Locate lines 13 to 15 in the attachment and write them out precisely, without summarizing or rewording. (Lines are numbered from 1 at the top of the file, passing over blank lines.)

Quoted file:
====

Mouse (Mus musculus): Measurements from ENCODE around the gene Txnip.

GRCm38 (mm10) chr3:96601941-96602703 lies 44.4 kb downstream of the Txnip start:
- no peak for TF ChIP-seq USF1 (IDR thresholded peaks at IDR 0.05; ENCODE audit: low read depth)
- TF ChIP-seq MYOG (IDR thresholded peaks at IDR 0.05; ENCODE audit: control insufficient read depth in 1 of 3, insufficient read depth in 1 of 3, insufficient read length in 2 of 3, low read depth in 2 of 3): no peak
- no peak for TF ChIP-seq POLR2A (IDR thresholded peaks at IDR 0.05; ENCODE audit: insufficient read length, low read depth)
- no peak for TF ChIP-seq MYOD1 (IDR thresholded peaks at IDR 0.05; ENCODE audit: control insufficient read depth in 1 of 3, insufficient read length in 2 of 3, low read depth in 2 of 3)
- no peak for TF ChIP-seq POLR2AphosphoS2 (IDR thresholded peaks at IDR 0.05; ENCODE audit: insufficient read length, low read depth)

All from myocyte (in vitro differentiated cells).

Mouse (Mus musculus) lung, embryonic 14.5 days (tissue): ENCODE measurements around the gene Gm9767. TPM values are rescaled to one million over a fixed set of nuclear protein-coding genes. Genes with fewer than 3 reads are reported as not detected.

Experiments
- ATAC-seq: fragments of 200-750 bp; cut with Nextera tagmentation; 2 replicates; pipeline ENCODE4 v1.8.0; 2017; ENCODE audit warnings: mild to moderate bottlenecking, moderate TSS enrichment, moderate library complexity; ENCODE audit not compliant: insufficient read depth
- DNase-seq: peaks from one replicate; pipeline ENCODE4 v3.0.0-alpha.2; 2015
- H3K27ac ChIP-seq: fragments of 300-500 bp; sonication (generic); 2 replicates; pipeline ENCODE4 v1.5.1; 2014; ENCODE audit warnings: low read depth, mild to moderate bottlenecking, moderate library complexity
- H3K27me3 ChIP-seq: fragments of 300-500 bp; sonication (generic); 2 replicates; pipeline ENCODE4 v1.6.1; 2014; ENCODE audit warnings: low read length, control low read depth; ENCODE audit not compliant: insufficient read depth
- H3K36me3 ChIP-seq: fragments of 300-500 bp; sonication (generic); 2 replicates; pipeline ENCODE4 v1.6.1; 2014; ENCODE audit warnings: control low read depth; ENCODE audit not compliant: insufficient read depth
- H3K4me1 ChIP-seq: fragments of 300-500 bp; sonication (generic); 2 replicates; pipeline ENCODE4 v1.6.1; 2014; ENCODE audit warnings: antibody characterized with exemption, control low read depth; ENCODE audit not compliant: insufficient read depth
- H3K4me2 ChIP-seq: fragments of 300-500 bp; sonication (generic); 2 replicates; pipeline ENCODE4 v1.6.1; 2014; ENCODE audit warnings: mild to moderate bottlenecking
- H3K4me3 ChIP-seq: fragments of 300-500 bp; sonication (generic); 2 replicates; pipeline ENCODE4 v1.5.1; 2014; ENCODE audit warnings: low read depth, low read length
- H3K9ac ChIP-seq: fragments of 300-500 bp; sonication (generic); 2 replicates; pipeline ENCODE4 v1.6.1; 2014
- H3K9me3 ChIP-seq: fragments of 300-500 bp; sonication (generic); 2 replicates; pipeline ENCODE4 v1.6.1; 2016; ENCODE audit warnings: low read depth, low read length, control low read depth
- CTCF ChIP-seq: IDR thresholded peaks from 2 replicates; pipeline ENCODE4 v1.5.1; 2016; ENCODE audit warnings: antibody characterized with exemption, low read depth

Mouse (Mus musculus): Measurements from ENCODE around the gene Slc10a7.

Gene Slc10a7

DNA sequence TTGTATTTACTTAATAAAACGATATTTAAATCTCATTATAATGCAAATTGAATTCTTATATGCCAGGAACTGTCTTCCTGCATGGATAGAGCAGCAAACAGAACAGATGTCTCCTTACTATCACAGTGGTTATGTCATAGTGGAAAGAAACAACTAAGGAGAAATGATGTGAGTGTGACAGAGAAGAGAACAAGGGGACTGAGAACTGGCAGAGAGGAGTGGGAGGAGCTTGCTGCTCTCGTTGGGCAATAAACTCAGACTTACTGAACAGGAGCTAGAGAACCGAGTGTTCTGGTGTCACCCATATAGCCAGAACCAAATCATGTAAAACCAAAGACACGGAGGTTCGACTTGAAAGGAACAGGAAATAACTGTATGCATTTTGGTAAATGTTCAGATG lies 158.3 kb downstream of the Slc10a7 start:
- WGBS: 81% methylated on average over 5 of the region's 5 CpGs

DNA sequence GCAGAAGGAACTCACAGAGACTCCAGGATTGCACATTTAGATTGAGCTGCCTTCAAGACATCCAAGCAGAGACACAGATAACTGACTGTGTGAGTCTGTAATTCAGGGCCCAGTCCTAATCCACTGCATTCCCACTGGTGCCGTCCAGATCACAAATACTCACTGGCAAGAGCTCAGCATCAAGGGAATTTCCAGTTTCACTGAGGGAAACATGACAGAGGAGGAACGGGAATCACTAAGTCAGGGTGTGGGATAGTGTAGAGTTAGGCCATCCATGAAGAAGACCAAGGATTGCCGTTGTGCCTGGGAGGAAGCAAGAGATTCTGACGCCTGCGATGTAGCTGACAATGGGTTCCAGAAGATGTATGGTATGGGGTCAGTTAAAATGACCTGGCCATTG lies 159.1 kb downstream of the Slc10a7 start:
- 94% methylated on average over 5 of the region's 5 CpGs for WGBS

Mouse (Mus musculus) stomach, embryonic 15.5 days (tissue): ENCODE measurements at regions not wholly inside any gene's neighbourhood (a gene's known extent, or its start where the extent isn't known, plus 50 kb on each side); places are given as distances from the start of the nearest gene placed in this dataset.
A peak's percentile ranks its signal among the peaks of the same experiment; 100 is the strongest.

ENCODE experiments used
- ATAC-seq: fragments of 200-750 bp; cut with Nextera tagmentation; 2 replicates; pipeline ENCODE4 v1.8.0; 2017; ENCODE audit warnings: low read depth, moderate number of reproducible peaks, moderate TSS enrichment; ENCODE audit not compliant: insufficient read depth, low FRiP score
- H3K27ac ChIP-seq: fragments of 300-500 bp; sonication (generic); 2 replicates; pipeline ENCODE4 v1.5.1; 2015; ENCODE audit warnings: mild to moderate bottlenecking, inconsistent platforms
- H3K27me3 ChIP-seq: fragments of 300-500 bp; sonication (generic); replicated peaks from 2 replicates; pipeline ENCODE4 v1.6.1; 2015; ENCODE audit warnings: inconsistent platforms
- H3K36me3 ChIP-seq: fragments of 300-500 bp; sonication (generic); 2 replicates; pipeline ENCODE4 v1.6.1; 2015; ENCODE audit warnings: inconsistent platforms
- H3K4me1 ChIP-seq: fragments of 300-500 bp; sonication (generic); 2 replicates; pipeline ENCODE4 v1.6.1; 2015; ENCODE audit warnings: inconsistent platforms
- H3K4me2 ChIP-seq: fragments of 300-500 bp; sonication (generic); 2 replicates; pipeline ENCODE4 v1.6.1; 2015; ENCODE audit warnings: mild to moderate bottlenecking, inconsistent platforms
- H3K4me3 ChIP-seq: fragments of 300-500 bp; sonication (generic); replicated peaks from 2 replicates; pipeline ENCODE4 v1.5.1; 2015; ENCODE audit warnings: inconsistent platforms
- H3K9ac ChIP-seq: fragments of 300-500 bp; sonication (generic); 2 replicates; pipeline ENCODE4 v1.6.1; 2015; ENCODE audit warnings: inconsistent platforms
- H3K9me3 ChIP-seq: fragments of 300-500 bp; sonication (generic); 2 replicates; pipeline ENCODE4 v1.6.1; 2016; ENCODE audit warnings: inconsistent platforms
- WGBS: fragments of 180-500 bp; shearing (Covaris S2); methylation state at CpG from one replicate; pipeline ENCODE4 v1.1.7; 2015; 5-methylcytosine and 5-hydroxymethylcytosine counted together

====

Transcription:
- H3K27ac ChIP-seq: fragments of 300-500 bp; sonication (generic); 2 replicates; pipeline ENCODE4 v1.5.1; 2014; ENCODE audit warnings: low read depth, mild to moderate bottlenecking, moderate library complexity
- H3K27me3 ChIP-seq: fragments of 300-500 bp; sonication (generic); 2 replicates; pipeline ENCODE4 v1.6.1; 2014; ENCODE audit warnings: low read length, control low read depth; ENCODE audit not compliant: insufficient read depth
- H3K36me3 ChIP-seq: fragments of 300-500 bp; sonication (generic); 2 replicates; pipeline ENCODE4 v1.6.1; 2014; ENCODE audit warnings: control low read depth; ENCODE audit not compliant: insufficient read depth